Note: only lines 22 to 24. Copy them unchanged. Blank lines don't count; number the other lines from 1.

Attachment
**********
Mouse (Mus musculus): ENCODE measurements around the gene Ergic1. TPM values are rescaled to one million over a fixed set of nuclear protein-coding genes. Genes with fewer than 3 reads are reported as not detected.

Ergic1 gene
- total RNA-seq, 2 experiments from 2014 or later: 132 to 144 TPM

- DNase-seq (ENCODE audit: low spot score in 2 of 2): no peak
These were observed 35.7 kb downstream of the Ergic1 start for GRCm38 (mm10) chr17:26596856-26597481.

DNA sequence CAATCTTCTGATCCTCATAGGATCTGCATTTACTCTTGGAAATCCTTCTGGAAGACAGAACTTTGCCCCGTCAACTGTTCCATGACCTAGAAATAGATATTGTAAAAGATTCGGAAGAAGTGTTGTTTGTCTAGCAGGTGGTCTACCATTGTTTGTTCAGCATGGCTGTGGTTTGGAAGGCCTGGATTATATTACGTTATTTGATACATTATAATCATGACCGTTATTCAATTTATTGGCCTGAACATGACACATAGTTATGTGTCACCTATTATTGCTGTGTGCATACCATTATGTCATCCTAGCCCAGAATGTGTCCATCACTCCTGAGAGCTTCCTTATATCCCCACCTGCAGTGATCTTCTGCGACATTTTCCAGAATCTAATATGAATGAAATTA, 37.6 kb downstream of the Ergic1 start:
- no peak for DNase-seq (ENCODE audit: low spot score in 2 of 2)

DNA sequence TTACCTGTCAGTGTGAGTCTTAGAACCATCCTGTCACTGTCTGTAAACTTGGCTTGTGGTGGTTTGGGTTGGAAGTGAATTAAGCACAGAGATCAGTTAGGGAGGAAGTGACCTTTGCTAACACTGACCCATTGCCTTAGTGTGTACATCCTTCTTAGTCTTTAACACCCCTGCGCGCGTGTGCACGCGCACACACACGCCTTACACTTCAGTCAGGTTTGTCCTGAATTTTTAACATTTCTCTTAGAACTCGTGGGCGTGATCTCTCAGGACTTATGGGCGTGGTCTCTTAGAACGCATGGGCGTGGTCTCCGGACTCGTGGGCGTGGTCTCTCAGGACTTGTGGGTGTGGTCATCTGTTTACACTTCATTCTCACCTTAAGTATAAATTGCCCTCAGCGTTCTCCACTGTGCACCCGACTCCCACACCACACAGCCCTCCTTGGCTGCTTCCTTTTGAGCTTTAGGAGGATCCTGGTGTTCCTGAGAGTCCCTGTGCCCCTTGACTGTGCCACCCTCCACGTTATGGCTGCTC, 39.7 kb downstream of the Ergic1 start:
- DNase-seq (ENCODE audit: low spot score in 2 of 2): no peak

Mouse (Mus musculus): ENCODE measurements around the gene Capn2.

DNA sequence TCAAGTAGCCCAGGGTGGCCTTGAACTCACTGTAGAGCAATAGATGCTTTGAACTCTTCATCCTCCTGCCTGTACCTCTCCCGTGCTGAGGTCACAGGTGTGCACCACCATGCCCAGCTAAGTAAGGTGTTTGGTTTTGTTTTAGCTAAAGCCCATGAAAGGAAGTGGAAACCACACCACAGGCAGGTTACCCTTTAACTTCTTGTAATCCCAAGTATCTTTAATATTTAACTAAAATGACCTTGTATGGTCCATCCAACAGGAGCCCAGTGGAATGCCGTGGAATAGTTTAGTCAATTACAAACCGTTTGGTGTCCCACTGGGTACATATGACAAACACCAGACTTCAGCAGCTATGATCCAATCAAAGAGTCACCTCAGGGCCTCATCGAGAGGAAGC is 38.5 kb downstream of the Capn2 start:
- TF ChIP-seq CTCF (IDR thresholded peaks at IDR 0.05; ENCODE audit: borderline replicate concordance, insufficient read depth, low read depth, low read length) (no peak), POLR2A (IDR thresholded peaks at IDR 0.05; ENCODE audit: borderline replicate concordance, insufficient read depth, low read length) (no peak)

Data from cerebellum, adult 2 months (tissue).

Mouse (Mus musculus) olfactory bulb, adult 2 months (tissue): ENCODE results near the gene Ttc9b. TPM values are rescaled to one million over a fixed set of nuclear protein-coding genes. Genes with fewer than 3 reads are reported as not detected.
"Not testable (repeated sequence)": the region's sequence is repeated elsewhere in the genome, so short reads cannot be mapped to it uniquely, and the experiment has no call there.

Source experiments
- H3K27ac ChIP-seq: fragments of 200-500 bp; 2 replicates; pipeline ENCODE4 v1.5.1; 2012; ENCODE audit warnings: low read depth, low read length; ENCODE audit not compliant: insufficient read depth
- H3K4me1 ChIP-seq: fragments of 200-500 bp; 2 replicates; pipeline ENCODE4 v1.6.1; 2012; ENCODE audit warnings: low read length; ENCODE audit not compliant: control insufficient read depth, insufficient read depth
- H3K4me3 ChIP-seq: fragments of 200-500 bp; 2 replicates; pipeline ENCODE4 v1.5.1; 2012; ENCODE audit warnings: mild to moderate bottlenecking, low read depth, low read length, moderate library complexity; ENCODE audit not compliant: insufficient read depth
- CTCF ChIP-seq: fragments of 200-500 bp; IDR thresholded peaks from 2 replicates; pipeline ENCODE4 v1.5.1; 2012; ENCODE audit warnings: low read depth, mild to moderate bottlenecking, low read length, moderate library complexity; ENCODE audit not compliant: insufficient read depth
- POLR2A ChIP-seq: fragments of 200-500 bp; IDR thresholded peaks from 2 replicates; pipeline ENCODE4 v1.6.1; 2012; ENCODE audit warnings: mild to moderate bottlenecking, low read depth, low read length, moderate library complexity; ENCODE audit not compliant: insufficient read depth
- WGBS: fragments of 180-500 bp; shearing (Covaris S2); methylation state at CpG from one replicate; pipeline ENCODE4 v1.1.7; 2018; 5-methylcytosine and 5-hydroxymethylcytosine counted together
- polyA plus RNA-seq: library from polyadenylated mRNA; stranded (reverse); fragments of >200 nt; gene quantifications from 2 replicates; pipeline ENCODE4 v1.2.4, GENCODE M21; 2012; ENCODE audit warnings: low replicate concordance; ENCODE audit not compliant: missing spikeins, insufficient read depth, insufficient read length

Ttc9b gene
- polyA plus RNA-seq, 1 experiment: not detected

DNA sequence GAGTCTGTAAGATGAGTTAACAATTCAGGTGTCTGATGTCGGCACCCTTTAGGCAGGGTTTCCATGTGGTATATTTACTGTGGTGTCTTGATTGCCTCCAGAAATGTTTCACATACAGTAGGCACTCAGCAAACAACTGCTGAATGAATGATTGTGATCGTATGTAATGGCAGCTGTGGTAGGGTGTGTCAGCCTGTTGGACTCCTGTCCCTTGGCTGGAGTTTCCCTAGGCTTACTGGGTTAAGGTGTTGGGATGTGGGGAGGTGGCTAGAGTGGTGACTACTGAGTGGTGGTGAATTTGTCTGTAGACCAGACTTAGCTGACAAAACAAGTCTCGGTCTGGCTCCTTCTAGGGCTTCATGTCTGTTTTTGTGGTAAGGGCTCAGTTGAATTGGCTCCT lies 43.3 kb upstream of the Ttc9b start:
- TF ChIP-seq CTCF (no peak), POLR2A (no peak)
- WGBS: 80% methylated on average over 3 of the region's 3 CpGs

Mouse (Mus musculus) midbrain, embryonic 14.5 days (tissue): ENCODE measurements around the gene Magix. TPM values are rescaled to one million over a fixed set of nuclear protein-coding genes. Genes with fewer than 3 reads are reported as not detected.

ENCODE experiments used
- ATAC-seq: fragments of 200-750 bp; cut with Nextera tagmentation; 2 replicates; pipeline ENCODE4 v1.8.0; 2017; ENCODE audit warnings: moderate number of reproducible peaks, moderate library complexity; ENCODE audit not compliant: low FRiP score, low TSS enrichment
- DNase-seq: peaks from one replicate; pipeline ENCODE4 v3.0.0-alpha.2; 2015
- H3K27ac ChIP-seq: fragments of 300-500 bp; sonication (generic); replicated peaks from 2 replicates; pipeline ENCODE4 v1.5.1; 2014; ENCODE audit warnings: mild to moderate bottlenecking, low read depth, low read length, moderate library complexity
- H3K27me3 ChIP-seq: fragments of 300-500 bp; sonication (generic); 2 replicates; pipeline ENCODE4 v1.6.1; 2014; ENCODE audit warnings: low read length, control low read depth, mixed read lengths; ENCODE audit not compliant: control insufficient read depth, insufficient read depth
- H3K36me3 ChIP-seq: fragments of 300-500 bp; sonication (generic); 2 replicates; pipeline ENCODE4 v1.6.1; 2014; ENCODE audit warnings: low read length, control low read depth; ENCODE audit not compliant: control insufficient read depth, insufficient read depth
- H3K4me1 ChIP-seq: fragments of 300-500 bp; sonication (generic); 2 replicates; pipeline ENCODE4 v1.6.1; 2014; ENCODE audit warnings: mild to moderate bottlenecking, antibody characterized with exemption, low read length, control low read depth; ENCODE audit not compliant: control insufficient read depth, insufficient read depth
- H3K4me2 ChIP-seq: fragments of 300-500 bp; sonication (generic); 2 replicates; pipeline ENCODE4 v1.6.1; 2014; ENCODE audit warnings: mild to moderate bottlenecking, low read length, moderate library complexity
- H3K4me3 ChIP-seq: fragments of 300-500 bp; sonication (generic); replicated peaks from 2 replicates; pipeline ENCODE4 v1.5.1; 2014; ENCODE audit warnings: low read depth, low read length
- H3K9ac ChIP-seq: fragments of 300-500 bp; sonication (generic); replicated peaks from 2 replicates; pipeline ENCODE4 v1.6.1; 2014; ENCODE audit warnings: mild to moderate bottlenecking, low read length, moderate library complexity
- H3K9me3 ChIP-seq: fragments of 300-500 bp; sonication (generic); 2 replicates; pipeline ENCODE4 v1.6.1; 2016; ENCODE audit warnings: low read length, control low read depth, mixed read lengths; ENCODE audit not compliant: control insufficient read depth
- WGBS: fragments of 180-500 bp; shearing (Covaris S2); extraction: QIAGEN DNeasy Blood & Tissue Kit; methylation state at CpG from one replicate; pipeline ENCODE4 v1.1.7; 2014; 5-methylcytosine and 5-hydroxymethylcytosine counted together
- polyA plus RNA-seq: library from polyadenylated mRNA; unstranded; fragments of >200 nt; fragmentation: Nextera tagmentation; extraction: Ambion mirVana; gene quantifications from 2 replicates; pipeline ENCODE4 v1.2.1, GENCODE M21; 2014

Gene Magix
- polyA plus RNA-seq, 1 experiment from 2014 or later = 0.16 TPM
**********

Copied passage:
- WGBS: fragments of 180-500 bp; shearing (Covaris S2); methylation state at CpG from one replicate; pipeline ENCODE4 v1.1.7; 2018; 5-methylcytosine and 5-hydroxymethylcytosine counted together
- polyA plus RNA-seq: library from polyadenylated mRNA; stranded (reverse); fragments of >200 nt; gene quantifications from 2 replicates; pipeline ENCODE4 v1.2.4, GENCODE M21; 2012; ENCODE audit warnings: low replicate concordance; ENCODE audit not compliant: missing spikeins, insufficient read depth, insufficient read length

Ttc9b gene